Under the proposed programme, all the emirate’s food outlets would be required clearly to display a certificate disclosing health inspection results –“A” for exceptional health and safety practices, “B” for very good, or a passing “C” grade.

New South Wales, Australia – this is your public health inspector

Every restaurant and cafe in NSW will receive a random health inspection in the next 12 months after Government health bosses were left reeling by the results of their latest food safety crackdown.

Health and safety inspectors have issued 160 fines in four weeks. The NSW Food Authority launched a "name and shame" website in July to try to improve hygiene standards. Department officials expected to uncover kitchen nightmares but did not envisage dishing out 1000 fines to 600 businesses in 10 months.

The name-and-shame list is updated on Tuesdays and has had more than 1.5million hits since it was put on the Internet.

Handwashing and sanitation: try to make the message meaningful

While Amy, Sorenne and I observed some sort of cross between The Hills and Real Housewives of Somewhere at a poolside party in Scottsdale, Arizona, some 2,300 Kansas State students were graduating this afternoon.

Hand sanitizers were apparently on the agenda as those who convocated were offered hand sanitizer before receiving their degree. The optional offering was apparently designed to ease flu fears. Seems reasonable enough, but do such offerings actually amplify rather than assuage concerns about swine flu, er, H1N1, or any other communicable disease?

If any of the thousands of family and friends who visited Kansas State today had wandered into the student union to use the washroom, they would have seen the sign pictured below. Megan discovered this about a week ago, and three of us read the sign and thought the disinfectant referred to some special kind of handwashing soap. Maybe we’re just handwashing geeks.

So Megan went on an investigative trek that finally led to AFFLAB Antimicrobial Lotion Soap. The company website does not list factual information about their soaps and the germ killing power it may have. In general, antimicrobial and antibacterial soaps do aid in the “eradication of germs” and washing hands properly helps as well. However, if no such soaps are available, non-antimicrobial or non-antibiotic soaps will also clean your hands. During handwashing, the act of rubbing hands vigorously together with soap, creating lather, then rinsing them, is what removes germs (or, for the science nerds, transient flora).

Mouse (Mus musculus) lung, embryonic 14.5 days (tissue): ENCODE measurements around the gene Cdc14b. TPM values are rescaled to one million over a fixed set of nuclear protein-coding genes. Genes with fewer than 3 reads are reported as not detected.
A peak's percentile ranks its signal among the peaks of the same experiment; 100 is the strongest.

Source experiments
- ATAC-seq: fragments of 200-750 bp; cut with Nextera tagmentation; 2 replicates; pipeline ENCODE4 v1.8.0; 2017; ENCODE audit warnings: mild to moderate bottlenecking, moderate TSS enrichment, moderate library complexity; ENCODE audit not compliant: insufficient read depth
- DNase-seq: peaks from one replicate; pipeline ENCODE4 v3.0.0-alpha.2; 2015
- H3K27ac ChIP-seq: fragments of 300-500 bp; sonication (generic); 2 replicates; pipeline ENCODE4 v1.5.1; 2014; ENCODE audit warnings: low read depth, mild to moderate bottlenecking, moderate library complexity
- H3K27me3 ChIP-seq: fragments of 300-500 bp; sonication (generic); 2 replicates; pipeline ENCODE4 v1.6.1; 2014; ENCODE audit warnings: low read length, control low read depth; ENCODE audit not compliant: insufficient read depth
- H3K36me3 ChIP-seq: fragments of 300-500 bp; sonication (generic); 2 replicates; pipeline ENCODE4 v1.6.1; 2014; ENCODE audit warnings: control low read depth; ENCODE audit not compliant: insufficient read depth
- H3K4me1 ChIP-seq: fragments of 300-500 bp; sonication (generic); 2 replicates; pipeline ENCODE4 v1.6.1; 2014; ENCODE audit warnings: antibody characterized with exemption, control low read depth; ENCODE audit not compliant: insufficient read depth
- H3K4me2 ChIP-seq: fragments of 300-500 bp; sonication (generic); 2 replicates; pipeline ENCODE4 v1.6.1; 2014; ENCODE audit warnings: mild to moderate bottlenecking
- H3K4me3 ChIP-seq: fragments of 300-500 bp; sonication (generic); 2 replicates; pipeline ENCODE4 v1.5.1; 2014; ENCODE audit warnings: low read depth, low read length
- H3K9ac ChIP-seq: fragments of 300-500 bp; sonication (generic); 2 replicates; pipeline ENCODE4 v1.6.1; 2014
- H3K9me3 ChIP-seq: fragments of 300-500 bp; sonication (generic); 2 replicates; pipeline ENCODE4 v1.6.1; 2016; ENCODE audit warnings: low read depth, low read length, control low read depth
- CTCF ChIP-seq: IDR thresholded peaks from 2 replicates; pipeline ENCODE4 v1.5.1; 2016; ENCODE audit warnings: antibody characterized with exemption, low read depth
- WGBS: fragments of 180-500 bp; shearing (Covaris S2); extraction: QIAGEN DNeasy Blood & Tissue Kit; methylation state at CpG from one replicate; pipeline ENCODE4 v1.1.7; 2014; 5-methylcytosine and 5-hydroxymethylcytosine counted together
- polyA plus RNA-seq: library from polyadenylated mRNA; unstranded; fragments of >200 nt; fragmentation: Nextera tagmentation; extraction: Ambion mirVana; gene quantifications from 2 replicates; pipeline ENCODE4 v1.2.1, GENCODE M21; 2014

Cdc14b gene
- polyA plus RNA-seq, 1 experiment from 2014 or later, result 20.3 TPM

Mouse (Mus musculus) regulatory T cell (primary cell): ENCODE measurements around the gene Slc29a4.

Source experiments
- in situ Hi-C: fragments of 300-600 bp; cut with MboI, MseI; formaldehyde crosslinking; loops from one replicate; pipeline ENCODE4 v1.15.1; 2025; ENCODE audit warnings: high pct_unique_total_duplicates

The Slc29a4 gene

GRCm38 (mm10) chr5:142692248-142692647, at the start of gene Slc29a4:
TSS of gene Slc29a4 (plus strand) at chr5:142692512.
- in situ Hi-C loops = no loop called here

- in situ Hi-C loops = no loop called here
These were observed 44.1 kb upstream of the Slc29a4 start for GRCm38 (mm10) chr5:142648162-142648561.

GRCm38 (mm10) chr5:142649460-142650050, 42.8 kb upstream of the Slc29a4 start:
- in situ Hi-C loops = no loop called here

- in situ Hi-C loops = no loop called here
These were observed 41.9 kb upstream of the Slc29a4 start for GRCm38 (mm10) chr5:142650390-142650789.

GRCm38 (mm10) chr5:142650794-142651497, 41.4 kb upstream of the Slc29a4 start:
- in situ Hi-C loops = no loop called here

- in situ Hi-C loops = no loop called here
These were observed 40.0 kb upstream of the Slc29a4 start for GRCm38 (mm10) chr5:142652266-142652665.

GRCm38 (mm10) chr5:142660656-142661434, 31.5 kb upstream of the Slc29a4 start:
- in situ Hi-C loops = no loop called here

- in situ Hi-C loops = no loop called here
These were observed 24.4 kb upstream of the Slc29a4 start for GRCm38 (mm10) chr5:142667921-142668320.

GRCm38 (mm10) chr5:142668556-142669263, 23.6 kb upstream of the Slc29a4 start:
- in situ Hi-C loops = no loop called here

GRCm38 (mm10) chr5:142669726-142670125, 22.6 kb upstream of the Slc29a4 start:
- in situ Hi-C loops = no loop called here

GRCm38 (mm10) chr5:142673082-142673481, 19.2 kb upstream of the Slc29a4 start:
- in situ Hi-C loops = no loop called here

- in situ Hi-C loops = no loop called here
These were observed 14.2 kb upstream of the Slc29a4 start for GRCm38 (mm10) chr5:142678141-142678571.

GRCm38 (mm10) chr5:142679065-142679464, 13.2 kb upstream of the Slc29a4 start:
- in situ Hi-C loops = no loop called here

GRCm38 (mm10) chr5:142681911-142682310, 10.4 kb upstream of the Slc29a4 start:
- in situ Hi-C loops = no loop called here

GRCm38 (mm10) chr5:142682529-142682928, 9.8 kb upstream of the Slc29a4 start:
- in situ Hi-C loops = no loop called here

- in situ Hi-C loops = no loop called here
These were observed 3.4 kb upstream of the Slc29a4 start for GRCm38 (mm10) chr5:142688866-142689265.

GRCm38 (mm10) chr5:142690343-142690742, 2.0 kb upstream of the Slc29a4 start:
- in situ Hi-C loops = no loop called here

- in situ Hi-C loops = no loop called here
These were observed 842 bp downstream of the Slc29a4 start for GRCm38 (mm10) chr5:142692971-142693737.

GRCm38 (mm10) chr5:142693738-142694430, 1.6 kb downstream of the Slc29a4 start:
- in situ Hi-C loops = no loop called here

Then Amy looked over my shoulder and said, “the disinfectant is the stuff used to wash the bathroom floors.”


I do not know the purpose of the signs, and what message the signs were intended to convey, but they failed. And as Megan said, “ugly, unattractive signs aren’t going to increase hand hygiene.”

The Hills and restaurant inspection disclosure

The Hills is probably the worst thing on TV. My 14-year-old daughter watched the Hills marathons while in Florida with us last August. Now we watch it on DVR, Katie’s totally hooked, and daughter Courtlynn doesn’t even watch it.

With a baby, there’s a lot of bad TV on in the background.

On tonight’s episode LC and Stephanie go into some restaurant and there’s an A in the window. So yeah for restaurant inspection disclosure.

And someone tried to speak French during the episode. Amy said it was horrible.